However there is much to enjoy outside, a C15 tiled porch and a nicely kept churchyard and a lychgate made out of timbers from the old bridge at Goring!


Add in a constant stream of walkers and there was quite a festive air that Saturday afternoon and both churches are earmarked for a return visit.

Ipsden located in the centre of this map 

Saturday, 11 July 2020



Right now any picture of crowded beach draws chagrin from many quarters.

The current issue of Vanity Fair carried a detailed piece on the push me pull you nature of the current US Administration over Covid-19. The magazine’s report was centred on the to’ings and fro’ings in the March April period. 


This editorial is particular prescient, in early July in the USA over 40,000 cases a day are being recorded. We can only hope this reduces and improves.


VF article (opening spread shown here) carried a remarkable picture of a beach in Miami. Seeing it, I was compelled to use it as the basis for a painting. The photograph is a great composition and as much fun to paint as those folk were having on the beach.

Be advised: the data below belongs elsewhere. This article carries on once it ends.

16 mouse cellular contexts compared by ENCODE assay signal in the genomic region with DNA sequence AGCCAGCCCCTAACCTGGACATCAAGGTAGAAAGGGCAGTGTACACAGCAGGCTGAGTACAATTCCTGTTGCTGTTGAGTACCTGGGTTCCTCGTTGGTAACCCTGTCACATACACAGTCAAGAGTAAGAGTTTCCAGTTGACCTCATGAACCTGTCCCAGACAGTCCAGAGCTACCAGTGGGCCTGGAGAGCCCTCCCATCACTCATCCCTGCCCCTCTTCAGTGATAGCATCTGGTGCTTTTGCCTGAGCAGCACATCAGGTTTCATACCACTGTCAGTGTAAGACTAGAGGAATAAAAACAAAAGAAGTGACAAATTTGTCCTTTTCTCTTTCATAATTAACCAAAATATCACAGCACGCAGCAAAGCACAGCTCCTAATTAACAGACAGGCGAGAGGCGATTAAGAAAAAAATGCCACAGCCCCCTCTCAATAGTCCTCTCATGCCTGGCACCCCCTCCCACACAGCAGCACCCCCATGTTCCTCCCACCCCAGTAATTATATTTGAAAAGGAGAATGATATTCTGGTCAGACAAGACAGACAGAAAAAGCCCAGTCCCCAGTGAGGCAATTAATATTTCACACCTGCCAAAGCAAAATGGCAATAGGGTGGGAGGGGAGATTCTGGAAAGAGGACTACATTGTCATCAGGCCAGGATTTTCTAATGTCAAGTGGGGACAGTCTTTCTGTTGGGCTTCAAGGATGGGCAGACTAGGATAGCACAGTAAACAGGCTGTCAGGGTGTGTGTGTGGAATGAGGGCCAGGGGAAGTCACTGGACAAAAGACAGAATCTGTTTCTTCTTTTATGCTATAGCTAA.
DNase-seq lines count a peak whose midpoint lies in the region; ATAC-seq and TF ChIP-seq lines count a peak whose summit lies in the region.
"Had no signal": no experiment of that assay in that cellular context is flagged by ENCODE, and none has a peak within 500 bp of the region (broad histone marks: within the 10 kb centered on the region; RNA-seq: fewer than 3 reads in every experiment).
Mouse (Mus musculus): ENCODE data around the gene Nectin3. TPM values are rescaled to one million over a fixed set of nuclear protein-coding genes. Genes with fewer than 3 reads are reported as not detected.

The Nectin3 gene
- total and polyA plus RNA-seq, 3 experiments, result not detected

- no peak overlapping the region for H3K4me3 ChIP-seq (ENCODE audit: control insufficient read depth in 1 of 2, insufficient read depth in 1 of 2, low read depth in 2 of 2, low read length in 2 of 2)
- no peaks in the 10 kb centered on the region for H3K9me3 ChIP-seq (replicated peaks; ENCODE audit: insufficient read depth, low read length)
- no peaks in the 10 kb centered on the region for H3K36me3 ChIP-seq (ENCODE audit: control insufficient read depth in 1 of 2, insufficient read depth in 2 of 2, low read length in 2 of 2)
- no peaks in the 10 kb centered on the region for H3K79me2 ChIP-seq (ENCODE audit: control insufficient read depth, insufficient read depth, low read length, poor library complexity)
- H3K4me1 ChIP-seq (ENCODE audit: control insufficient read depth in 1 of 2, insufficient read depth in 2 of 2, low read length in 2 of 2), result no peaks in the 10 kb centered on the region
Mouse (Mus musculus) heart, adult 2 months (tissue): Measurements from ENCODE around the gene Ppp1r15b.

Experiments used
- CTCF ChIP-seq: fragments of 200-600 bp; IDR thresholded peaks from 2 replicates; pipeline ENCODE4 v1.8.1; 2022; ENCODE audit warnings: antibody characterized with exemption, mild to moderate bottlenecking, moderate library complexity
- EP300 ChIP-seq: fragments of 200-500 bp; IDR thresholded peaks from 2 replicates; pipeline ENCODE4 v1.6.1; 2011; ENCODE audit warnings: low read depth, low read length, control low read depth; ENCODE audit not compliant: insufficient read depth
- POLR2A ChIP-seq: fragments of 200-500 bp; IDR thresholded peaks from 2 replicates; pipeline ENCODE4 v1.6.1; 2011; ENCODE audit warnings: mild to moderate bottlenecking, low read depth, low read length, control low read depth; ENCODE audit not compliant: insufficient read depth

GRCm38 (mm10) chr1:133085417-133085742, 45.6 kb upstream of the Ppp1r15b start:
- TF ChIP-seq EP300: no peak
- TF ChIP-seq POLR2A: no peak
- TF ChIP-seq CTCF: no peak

Hopefully my piece is not read as artistic ambulance chasing. 

Tuesday, 7 July 2020


Entering Cluj one sunny evening

Suceave, from just across from Aldi



Over recent times I have be casting around files of photos as inspiration for paintings. In 2018 we had nine days travelling through Romania.

One of the high spots each day, when entering the town or city in which we’d spend the night, was seeing the apartment blocks towering above us. I hurried took photos and squealed with delight.


My passionate appreciation of architecture built during the regime of Nicolae Ceauşescu (1965–1989) probably puts me in a majority of one.  However I love the symmetry, curves and haphazard nature of these schemes heighted by when the sun hits them.


Ceauşescu had been to North Korea and China in 1971 and was impressed with the huge housing blocks that were constructed on ground levelled to make way for dormitory neighbourhoods. 


Rinse and repeat in Romania. Traditional urban areas were destroyed in a process christened Ceauşima (Ceauşescu’s system). 


The dictator’s bombast and swagger reached its zenith in the building of the 'Palace of the People' now post-revolution renamed the Palace of the Parliament which we visited, huge beyond belief.

Work Suspended